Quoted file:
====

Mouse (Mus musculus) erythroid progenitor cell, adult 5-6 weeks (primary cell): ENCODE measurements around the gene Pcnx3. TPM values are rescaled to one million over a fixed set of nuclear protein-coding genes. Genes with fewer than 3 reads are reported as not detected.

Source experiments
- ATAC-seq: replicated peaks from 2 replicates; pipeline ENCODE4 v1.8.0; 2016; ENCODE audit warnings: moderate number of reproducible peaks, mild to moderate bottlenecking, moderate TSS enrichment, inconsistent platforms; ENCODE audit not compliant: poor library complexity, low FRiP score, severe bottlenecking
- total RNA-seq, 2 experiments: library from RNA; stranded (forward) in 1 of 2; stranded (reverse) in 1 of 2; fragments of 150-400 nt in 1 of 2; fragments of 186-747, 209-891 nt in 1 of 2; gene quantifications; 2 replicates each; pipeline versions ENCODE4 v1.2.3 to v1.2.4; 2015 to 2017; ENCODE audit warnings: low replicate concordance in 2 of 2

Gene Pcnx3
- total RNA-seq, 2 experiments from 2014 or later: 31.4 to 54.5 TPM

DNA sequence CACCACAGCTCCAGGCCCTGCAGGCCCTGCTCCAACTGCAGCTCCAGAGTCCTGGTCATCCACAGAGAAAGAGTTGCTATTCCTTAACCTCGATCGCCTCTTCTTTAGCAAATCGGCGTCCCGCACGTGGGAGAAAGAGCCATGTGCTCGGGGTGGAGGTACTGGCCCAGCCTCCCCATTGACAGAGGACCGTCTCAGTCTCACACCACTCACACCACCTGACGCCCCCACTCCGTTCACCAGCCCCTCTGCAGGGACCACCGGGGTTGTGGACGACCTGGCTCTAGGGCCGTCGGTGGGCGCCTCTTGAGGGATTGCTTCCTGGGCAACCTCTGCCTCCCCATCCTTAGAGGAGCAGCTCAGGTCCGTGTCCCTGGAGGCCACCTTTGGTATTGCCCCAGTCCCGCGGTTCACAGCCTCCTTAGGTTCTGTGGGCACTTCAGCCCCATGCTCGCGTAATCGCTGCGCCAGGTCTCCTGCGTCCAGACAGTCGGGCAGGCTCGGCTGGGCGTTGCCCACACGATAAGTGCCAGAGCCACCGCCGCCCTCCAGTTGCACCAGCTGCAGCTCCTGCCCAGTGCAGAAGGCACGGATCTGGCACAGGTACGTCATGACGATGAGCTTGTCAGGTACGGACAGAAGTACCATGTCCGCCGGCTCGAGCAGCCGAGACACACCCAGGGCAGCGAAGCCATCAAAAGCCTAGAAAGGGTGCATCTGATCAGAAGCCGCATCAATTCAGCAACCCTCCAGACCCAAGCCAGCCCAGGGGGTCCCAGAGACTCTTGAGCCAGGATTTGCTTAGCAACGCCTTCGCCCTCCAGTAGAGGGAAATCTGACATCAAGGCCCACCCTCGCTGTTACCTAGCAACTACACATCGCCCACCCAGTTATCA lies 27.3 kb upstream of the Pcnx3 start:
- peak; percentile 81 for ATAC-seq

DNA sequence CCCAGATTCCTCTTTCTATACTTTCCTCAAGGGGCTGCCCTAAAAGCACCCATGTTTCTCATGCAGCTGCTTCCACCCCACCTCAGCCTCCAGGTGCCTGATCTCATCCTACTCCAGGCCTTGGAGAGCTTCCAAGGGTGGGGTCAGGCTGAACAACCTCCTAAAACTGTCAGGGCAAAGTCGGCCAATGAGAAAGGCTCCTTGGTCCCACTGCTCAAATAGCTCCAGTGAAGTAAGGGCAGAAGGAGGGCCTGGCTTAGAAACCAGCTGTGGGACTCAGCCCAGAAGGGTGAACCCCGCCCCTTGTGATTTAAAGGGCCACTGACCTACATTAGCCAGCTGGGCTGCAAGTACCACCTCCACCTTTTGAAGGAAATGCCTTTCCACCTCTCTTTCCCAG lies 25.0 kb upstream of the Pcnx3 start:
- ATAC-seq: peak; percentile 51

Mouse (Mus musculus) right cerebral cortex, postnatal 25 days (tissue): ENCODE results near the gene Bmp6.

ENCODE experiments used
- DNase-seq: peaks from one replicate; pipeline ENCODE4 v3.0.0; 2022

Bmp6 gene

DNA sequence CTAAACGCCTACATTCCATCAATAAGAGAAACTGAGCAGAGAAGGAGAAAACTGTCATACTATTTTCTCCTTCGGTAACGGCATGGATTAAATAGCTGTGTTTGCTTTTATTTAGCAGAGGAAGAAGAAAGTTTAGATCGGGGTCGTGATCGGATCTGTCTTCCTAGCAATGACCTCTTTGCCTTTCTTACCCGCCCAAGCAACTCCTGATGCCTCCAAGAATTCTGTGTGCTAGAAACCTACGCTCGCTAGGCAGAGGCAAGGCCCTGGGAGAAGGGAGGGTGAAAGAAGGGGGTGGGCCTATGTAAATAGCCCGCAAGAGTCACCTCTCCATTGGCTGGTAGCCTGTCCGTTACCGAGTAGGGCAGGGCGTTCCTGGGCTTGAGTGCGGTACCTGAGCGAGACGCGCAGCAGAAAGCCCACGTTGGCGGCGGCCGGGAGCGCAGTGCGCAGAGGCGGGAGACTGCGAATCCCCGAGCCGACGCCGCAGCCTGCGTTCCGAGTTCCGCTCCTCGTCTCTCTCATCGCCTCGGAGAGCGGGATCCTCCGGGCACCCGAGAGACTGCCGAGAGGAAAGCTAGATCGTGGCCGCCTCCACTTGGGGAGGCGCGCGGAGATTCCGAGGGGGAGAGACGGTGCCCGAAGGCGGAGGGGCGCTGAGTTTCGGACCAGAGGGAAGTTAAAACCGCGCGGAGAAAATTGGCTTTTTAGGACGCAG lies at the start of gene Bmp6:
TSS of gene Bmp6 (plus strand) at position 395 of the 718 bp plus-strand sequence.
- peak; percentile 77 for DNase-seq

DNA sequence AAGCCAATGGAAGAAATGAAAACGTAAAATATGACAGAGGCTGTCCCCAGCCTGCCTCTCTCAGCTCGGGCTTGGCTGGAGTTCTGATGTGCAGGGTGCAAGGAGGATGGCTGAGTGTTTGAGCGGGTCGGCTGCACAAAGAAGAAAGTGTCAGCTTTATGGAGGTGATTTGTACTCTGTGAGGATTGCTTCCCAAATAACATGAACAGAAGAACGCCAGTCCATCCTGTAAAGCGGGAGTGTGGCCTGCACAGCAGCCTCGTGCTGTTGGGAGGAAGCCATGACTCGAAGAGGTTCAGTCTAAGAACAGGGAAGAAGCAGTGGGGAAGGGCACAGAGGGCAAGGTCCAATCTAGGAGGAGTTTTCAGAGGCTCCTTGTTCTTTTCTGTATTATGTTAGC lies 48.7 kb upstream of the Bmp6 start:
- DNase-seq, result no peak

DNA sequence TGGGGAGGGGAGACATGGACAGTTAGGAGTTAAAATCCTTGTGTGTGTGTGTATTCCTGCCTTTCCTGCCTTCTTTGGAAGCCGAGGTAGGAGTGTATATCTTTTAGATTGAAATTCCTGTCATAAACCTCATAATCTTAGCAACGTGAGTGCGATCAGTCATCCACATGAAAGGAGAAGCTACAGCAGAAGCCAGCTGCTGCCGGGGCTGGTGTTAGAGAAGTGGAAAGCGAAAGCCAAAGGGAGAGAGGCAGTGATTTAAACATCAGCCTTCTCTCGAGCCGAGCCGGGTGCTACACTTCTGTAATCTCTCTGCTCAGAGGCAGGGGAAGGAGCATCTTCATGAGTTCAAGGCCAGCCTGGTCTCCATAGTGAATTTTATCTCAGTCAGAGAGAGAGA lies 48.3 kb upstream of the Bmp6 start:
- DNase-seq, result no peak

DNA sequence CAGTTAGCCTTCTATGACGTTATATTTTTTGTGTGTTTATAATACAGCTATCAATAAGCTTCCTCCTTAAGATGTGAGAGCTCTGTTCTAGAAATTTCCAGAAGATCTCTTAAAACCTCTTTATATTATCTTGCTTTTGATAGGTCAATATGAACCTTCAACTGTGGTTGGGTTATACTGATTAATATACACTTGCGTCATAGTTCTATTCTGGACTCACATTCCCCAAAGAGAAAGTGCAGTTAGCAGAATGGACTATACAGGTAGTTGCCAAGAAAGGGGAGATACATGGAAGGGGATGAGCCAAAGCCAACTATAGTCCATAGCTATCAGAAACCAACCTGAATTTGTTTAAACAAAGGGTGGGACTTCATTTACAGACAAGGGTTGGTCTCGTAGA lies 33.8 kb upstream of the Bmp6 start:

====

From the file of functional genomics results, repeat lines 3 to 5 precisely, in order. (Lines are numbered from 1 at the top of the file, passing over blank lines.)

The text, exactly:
- ATAC-seq: replicated peaks from 2 replicates; pipeline ENCODE4 v1.8.0; 2016; ENCODE audit warnings: moderate number of reproducible peaks, mild to moderate bottlenecking, moderate TSS enrichment, inconsistent platforms; ENCODE audit not compliant: poor library complexity, low FRiP score, severe bottlenecking
- total RNA-seq, 2 experiments: library from RNA; stranded (forward) in 1 of 2; stranded (reverse) in 1 of 2; fragments of 150-400 nt in 1 of 2; fragments of 186-747, 209-891 nt in 1 of 2; gene quantifications; 2 replicates each; pipeline versions ENCODE4 v1.2.3 to v1.2.4; 2015 to 2017; ENCODE audit warnings: low replicate concordance in 2 of 2

Gene Pcnx3